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Rice Interview With Jawad Kadhom of Al Iraqiyah

Interview With Jawad Kadhom of Al Iraqiyah

Secretary Condoleezza Rice
Baghdad, Iraq
May 15, 2005

QUESTION: (In Arabic.)

SECRETARY RICE: Yes. The major reason that I am here is because there is now an Iraqi Government, a democratically elected government, and I wanted to come to discuss with that government its priorities. I've had very good meetings throughout the government, talking about maintaining political momentum and also about what needs to be done in terms of the security situation and the economic situation.

QUESTION: (In Arabic.)

SECRETARY RICE: Well, clearly, there are people, many of them from outside the country, foreign terrorists, who are determined to try and stop the Iraqi people from having a better future. The Iraqi people voted in huge numbers on January 30th and it was inspirational to the entire world to see the Iraqis vote despite the terrorist threats. And Iraq is emerging now as a democracy in a region that does not have many democracies.

And so there are people who want to stop this progress and I think it is not surprising that after the standup of the new government, they would try and make an effort to discredit that government. But because the Iraqi people have elected this government, they won't succeed. And one of the discussions that I have had with the minister of defense, the minister of interior and, of course, with the prime minister is how we can continue to support the training and equipping of Iraqi security forces because the multinational forces and especially American forces want very much to get to the day when Iraqis can take care of their own defense. And we talked about the need to make sure that that program is working very well.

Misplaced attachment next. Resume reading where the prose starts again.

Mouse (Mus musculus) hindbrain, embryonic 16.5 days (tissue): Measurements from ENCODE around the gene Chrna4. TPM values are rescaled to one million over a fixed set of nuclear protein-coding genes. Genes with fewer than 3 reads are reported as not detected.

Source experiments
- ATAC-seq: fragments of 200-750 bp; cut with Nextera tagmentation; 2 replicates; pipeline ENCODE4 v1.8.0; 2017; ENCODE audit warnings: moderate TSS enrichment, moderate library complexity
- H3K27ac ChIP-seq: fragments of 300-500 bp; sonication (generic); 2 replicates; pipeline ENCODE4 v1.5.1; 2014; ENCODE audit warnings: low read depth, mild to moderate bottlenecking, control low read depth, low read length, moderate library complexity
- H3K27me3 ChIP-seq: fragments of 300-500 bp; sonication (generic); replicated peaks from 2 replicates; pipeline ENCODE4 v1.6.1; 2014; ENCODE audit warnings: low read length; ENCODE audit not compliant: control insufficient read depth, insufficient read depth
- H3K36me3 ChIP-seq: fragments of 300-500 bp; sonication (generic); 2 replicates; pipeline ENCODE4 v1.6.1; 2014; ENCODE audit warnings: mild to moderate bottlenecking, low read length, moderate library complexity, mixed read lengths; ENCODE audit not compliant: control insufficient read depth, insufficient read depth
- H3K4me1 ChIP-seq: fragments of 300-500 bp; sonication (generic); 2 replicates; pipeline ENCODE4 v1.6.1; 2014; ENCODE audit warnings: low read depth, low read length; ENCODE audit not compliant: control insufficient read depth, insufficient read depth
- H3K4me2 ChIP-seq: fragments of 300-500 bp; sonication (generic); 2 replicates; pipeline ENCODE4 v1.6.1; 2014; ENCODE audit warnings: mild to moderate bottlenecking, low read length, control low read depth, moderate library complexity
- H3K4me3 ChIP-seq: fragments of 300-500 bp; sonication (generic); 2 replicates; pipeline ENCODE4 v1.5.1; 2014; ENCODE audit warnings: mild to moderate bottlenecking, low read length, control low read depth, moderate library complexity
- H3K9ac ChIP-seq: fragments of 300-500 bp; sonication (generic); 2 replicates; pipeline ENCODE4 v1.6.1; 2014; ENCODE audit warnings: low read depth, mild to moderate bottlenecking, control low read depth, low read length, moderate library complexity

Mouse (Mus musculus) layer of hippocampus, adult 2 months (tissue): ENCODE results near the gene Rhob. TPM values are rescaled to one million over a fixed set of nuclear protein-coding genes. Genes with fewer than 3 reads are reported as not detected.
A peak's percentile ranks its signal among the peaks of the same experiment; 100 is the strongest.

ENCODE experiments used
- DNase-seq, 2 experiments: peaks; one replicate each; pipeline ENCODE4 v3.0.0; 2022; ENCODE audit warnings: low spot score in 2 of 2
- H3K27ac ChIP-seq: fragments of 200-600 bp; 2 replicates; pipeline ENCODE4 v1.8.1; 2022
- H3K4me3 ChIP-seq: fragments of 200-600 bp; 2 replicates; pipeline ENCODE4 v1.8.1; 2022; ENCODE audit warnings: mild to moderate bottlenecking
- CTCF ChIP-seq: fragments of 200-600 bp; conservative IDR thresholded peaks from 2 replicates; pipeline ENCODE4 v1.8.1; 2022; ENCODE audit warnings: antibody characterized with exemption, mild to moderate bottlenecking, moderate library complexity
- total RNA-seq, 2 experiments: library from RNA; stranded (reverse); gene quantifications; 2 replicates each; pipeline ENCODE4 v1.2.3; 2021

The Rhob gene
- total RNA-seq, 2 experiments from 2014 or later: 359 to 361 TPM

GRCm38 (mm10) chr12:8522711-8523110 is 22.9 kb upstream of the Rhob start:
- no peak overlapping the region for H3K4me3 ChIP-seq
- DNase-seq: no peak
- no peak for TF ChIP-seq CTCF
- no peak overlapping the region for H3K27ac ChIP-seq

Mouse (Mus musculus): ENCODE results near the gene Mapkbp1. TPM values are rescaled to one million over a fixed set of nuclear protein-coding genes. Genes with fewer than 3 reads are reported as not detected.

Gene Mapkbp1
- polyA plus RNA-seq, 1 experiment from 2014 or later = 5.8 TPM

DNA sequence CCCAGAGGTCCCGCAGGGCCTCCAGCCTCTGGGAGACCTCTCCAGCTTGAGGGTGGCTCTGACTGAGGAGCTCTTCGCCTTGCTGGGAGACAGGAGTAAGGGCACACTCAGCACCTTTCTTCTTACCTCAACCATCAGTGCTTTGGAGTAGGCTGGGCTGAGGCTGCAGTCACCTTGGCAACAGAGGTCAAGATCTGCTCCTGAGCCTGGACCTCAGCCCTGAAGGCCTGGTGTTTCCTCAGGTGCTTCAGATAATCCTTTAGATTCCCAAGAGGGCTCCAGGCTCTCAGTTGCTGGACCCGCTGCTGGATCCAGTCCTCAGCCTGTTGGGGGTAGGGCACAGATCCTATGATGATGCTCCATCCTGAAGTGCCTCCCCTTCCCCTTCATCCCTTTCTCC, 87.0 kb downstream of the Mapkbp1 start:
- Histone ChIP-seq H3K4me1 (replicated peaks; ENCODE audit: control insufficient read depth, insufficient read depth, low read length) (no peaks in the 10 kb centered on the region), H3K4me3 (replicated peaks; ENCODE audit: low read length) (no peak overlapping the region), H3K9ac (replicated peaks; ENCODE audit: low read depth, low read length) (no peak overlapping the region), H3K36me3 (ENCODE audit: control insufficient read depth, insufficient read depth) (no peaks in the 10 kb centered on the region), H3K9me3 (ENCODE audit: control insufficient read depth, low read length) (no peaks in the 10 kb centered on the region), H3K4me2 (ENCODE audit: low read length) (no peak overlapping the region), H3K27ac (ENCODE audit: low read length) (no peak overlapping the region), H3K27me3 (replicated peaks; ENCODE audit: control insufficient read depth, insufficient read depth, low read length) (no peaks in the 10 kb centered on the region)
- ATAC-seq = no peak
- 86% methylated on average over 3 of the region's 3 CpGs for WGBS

QUESTION: (In Arabic.)

SECRETARY RICE: The President has always said that we do not have an exit strategy; we have a success strategy. And the success strategy is when Iraqi forces are strong enough to defend this young democracy. The Iraqi Government has said -- first the interim government and now this government -- that it needs the help of the international community at this point, it needs international forces to fight off the terrorists and to help defend Iraq.

But we want to stay only as long as we are needed. I can assure you that it is the goal of the United States and of other coalition forces to train Iraqi security forces so that Iraq can take care of its own security.

QUESTION: (In Arabic.)

SECRETARY RICE: Well, the issue is to do whatever is necessary to stop the terrorists from killing innocent Iraqis because many of the people -- most of the people who are dying in these attacks -- are innocent Iraqis. And so we understand that there is a link between the political process and what is going on now and the writing of a constitution which will start soon and the need for that political process to include all Iraqis, Shia and Kurds but Sunnis as well. Even if Sunnis were not as represented in the elections, it is the strong belief of the United States and, I believe, of the government that Sunnis must be included now in Iraq's political future. It is important to have economic development and infrastructure development. That's another part of dealing with the security situation.

But of course, Iraq's neighbors should not support the terrorists and the insurgency. Syria should do everything that it can to make certain that its territory is not being used for terrorism because the terrorists are frustrating the desire of the Iraqi people for a better future and Iraq's neighbors need to respect what the Iraqi people are trying to build here.

QUESTION: (In Arabic.)

SECRETARY RICE: Well, thank you. It's been very good to be here in Iraq and I look forward to returning.

QUESTION: Thank you.

SECRETARY RICE: Thank you. 2005/T7-9 # # #

Released on May 16, 2005


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